The Consolidated Appropriations Act (CAA), 2023 (H.R. 2617, now Public Law 117-328), which funds federal government operations for the 2023 fiscal year, was signed into law by President Biden on December 29, 2022.
The CAA contains a number of health provisions relating to Medicare, Medicaid, and other programs. For summaries of these provisions, see, e.g., a summary from the Senate Finance Committee, a summary from the Senate Appropriations Committee, and a summary prepared by McDermott+Consulting.
In addition to preventing or mitigating some cuts to provider payment, Medicare-related provisions of the CAA include:
- Two-year extension of some current Telehealth Flexibilities related to the COVID-19 public health emergency through December 2024 – see accompanying Alert re: telehealth
- Mental Health and Substance Use Disorder (SUD) Treatment – In addition to “establish[ing] or expand[ing] upon more than 30 programs that collectively support mental health care and SUD prevention, care, treatment, peer support and recovery support services” (per McDermott summary, above), Medicare provisions include:
- Coverage of marriage and family therapist services and mental health counselor services under Part B beginning on January 1, 2024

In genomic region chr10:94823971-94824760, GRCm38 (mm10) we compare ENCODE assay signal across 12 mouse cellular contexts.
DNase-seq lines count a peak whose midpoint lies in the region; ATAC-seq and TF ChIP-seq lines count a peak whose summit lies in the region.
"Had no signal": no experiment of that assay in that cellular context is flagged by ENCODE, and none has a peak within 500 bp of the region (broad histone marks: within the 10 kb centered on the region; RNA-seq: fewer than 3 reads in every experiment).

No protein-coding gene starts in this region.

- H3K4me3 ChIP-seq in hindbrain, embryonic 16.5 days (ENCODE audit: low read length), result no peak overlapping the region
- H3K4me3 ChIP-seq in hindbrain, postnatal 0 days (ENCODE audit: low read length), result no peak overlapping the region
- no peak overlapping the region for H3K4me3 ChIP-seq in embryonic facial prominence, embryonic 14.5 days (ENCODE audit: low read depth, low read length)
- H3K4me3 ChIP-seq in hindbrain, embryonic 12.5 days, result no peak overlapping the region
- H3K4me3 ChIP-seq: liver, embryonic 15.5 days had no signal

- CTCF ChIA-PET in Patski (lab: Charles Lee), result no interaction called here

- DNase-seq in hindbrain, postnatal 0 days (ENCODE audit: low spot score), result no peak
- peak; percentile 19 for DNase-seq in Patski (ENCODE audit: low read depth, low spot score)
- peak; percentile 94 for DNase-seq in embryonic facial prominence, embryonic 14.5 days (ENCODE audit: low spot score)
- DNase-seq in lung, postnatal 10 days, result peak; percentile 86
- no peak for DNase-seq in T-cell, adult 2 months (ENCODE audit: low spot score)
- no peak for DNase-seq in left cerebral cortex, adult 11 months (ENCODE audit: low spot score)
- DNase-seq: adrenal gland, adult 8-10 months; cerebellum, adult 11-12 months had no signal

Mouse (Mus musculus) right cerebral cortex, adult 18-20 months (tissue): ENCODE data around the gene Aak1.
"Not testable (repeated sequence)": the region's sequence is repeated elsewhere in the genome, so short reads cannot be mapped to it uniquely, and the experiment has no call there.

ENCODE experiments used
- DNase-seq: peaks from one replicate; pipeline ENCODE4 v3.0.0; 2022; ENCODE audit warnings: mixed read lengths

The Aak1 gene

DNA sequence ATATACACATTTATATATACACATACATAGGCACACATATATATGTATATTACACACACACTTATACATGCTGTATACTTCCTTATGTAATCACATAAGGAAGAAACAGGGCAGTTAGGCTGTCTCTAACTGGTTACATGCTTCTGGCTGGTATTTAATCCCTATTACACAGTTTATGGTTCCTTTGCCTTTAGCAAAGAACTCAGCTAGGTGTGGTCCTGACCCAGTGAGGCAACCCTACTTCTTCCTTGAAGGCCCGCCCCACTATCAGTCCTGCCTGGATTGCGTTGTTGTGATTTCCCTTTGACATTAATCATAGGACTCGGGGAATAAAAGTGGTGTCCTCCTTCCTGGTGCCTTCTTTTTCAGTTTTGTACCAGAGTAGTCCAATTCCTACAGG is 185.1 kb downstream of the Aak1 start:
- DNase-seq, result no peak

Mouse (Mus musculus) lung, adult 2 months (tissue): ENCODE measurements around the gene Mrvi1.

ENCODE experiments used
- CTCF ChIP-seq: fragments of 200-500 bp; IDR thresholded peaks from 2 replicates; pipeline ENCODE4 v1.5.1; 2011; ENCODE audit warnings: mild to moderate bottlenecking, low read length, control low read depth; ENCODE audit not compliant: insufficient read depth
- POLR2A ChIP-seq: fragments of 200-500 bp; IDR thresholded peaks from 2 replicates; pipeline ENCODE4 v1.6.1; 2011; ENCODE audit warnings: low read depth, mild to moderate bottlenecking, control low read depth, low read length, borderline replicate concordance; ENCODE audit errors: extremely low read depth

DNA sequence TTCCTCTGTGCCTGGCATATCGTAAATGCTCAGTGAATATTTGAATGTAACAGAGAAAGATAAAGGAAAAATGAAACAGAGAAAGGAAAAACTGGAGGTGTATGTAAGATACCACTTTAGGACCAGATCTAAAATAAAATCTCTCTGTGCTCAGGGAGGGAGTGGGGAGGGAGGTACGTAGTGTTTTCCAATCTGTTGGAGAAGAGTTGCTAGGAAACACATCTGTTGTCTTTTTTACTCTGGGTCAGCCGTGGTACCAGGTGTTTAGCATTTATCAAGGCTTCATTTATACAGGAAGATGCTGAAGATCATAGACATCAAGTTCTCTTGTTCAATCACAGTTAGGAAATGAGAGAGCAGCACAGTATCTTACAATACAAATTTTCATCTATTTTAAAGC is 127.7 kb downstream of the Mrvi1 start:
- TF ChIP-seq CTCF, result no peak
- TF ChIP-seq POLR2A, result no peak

- Improved payment for mobile crisis care in Medicare (crisis psychotherapy services when furnished by a mobile unit, as well as additional settings other than a facility or physician office) beginning on January 1, 2024.
- Requirement that the Department of Health & Human Services (HHS) conduct outreach and education to providers on availability of behavioral health integration services as a covered benefit under Medicare
- Coverage of intensive outpatient mental health care beginning in January 2024
- See statement from Senate Finance Committee Chair Wyden (Dec. 20, 2022)
- COVID Treatments – According to Inside Health Policy (Jan. 4, 2023), the bill “includes a policy aimed at ensuring Medicare temporarily covers COVID-19 treatments once the products move to the commercial sector and the public health emergency ends by allowing Part D plans to cover oral antiviral treatments even if they are only available through emergency use authorization. Without the legislative fix, products would need to be fully approved by FDA to be covered by Medicare Part D.” This is in anticipation of the end of the current Public Health Emergency (PHE), which, Inside Health Policy notes is projected to end this April.
- Two-year extension of the Hospital at Home waiver (through December 2024)
- Coverage of compression garments for treatment of lymphedema under Part B as durable medical equipment (DME) starting January 2024
- Permanent Medicare Part B coverage for in-home intravenous immune globulin services (IVIG) beginning January 1, 2024 (a current demonstration lasts through 2023)
January 5, 2022 – D. Lipschutz